Bank of England Statement
The Monetary Policy Committee held a special meeting on Wednesday 8 October, some hours in advance of its normal schedule. After that meeting, the Bank of England, in conjunction with the Bank of Canada, the European Central Bank, the US Federal Reserve, Sveriges Riksbank, the Swiss National Bank and the Bank of Japan, released the following statement:
Throughout the current financial crisis, central banks have engaged in continuous close consultation and have cooperated in unprecedented joint actions such as the provision of liquidity to reduce strains in financial markets.
Inflationary pressures have started to moderate in a number of countries, partly reflecting a marked decline in energy and other commodity prices. Inflation expectations are diminishing and remain anchored to price stability. The recent intensification of the financial crisis has augmented the downside risks to growth and thus has diminished further the upside risks to price stability.
Some easing of global monetary conditions is therefore warranted. Accordingly, the Bank of Canada, the Bank of England, the European Central Bank, the Federal Reserve, Sveriges Riksbank, and the Swiss National Bank are today announcing reductions in policy interest rates. The Bank of Japan expresses its strong support of these policy actions.
In conjunction with the above statement, the Bank of England’s Monetary Policy Committee released the following statement:
In the United Kingdom, CPI inflation rose to 4.7% in August, reflecting increases in food and energy prices. Inflation is likely to rise further to above 5% in the next month or two, in large part as the full effects of already announced increases in the price of domestic energy are felt. But inflation should then drop back, as the contribution from retail energy prices wanes and the margin of spare capacity in the economy increases. Pay growth has so far remained subdued and commodity price pressures have eased, with oil prices down substantially from their mid-summer peak.
Conditions in international credit and money markets have deteriorated very markedly. Many markets are closed. In the United Kingdom, the supply of credit to households and businesses is clearly tightening further as banks seek to adjust their balance sheets. The Committee noted that cuts in official interest rates could not be expected to resolve the current problems in financial markets and that a significant increase in the capital of the banking sector would be required. The Committee therefore welcomed this morning’s announcement of a Government programme to recapitalise the major UK banks.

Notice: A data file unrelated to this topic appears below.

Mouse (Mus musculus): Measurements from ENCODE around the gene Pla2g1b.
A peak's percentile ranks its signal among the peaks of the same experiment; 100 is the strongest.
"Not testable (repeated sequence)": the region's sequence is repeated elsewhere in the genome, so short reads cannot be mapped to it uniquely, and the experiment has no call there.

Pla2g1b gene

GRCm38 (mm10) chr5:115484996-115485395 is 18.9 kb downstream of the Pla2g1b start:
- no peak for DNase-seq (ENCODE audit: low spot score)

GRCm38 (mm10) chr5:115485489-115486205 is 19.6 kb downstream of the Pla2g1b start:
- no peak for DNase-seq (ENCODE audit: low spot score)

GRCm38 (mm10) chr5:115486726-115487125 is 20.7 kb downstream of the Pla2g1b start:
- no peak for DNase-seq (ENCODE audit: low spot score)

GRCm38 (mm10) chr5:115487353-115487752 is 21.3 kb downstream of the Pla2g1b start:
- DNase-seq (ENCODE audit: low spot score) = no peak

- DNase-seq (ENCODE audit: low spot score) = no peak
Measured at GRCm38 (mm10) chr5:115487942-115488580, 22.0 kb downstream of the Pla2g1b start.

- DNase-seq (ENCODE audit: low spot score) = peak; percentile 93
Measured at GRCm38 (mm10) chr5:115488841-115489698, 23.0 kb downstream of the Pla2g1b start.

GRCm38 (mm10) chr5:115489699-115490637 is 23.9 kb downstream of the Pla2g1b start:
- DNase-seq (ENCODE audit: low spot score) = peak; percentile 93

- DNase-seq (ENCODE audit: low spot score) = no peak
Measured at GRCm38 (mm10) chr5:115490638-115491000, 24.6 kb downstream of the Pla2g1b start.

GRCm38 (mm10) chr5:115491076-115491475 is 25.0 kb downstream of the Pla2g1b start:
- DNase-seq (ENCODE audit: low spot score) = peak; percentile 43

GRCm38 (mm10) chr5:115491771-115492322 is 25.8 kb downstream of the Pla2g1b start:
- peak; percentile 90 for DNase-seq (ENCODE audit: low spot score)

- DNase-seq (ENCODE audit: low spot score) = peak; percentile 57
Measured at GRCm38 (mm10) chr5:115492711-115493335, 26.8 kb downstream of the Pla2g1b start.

Data released over the past month indicate that the outlook for economic activity in the United Kingdom has deteriorated substantially, reflecting a sharp monetary contraction. Output growth slowed to a halt in the second quarter, business surveys point to further weakening during the second half of this year, and the labour market has softened. Consumer spending growth has slowed, in part as a result of the squeeze on real incomes, while business and dwellings investment have declined. Equity prices have fallen, and the further tightening in credit conditions will also weigh on domestic demand growth. The depreciation in sterling over the past year should support net exports, but the prospects for demand growth in the UK’s main export markets have worsened. The weakness in output growth at home will open up a growing margin of spare capacity that will over time bear down on inflation.
The Committee remains focussed on setting Bank Rate in order to meet the 2% inflation target. In doing so it continues to balance two risks. On the downside, there is a risk that a sharp slowdown in the economy, associated with ...